Last week I found this book at an antique store. It was apparently a health textbook in "The Health and Happiness Series". I'm guessing it was written for late elementary grades.
It was published by the American Book Company, copywright 1934. It was a revised version of the original, published in 1928. The preface says that a revision was "desirable" because of the many advancements and new information that had risen during those 6 years. "The American Physical Education Association has made some valuable contributions to the study of physical education and hygiene." And also, "Likewise, the American Medical Society has of late years given special attention to problems of personal and community hygiene." There's more details that follow in the preface; but it makes me chuckle to see what they called major advancements in the field of health 80 years ago, and that's exactly one of the things I love about old books.
The wording they use is often amusing to me, due to being written for children and simply using the common language of the time. At the end of most chapters, after some review questions, there is a small drawing with a clever statement pertaining to a part of that chapter.
When discussing how to avoid getting sick, they recommend -
" . . . keep your body in good physical condition by eating plenty of nourishing food, by having sufficient sleep, and by taking regular exercise in the open air."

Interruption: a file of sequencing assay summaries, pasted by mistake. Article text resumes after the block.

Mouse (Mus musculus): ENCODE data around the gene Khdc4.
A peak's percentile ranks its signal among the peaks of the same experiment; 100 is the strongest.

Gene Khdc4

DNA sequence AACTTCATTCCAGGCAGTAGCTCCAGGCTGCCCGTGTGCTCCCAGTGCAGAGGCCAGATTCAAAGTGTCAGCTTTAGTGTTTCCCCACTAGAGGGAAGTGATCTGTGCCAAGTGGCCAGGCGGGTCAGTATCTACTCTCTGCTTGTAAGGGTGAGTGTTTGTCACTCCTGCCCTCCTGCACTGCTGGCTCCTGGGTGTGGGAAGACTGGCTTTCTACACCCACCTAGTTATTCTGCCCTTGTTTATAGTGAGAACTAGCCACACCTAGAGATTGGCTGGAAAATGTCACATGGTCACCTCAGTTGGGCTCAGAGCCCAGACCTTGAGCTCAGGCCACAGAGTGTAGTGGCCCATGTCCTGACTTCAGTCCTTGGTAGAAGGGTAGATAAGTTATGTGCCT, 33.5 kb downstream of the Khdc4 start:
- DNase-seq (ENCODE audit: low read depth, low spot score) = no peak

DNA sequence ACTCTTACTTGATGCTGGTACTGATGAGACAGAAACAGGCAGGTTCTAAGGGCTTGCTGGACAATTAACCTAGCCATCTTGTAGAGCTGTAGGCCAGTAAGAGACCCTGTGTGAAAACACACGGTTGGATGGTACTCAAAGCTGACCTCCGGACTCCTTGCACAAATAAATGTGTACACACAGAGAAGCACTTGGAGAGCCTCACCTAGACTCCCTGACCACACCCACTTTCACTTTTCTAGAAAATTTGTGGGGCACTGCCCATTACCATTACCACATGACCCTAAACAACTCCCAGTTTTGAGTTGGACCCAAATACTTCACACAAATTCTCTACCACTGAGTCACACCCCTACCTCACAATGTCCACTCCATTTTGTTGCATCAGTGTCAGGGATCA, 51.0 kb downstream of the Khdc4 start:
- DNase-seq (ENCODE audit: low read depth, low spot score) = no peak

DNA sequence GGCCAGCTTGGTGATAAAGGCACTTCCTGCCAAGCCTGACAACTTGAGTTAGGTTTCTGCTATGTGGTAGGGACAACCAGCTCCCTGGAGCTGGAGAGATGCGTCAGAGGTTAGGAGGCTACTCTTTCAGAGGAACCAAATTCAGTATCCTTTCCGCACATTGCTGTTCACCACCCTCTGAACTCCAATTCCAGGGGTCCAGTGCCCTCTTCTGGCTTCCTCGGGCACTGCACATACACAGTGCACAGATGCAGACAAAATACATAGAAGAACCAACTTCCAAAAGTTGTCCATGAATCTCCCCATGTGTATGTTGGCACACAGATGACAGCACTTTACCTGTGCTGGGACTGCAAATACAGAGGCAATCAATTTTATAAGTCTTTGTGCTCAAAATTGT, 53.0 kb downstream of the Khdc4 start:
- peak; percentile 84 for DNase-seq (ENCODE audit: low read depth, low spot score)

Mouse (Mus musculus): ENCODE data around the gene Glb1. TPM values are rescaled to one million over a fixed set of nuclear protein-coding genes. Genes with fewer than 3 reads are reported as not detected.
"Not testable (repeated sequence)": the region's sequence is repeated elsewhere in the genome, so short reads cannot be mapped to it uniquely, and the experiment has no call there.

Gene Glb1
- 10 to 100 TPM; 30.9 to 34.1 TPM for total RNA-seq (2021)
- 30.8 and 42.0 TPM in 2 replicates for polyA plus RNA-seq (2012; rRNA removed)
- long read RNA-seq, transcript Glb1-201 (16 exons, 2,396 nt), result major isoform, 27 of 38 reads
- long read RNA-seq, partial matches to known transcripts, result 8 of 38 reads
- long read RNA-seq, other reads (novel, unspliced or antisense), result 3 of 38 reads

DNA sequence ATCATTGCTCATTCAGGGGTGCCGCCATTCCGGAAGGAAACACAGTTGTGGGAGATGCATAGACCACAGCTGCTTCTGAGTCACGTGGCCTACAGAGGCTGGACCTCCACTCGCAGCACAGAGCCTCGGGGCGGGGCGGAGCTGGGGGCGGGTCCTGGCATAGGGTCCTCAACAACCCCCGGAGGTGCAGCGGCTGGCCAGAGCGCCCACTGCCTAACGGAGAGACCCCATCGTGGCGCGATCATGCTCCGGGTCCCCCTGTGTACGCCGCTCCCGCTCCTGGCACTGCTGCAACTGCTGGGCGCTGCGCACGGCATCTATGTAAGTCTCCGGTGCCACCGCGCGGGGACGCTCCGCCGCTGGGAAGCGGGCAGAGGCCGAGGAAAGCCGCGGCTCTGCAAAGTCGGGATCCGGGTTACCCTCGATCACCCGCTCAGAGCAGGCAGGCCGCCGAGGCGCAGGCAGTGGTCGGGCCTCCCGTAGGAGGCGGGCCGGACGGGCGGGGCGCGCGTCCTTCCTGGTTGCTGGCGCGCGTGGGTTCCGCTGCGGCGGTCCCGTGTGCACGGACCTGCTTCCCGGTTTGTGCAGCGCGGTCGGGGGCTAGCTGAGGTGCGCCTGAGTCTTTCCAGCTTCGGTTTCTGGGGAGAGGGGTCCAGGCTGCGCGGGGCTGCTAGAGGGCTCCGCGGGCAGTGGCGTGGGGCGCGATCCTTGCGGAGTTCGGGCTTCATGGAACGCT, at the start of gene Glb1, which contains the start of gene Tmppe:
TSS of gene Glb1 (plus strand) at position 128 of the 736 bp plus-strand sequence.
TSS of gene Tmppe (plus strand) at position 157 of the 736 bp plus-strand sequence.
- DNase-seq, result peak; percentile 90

Good advice for all of us that is simple, and still true today.
And this cracks me up: in the chapter about food and digestion -
"Few people realize how much their health depends on the way in which the wastes of the body are removed. The regular removal of waste is a duty which cannot be neglected without serious results."
More good advice for us to heed - don't neglect your waste removal duties! (is this an OPTION??)
Responsibly follow public health laws. This book was written before the use of antibiotics, when quarantines were still carried out. When I see obviously sick people out and about, coughing and hacking or other unpleasant symptoms, I wish people would have the wisdom to "quarantine" themselves at home and stop spreading their germs. Especially if it's a child being allowed to play in a public play area with a gross running nose; don't get me started!
One other comical heading I noticed (in the chapter The Nose, Mouth, and Throat) -
"The Mouth is for Food; Do Not Misuse It"
Speaking of health, I've definitely been feeling some improvement the past few days. My thyroid has calmed down, even though it's still being somewhat sensitive. I'm surely not yet where I'd like to be, but I'm not where I was; for which I'm very thankful.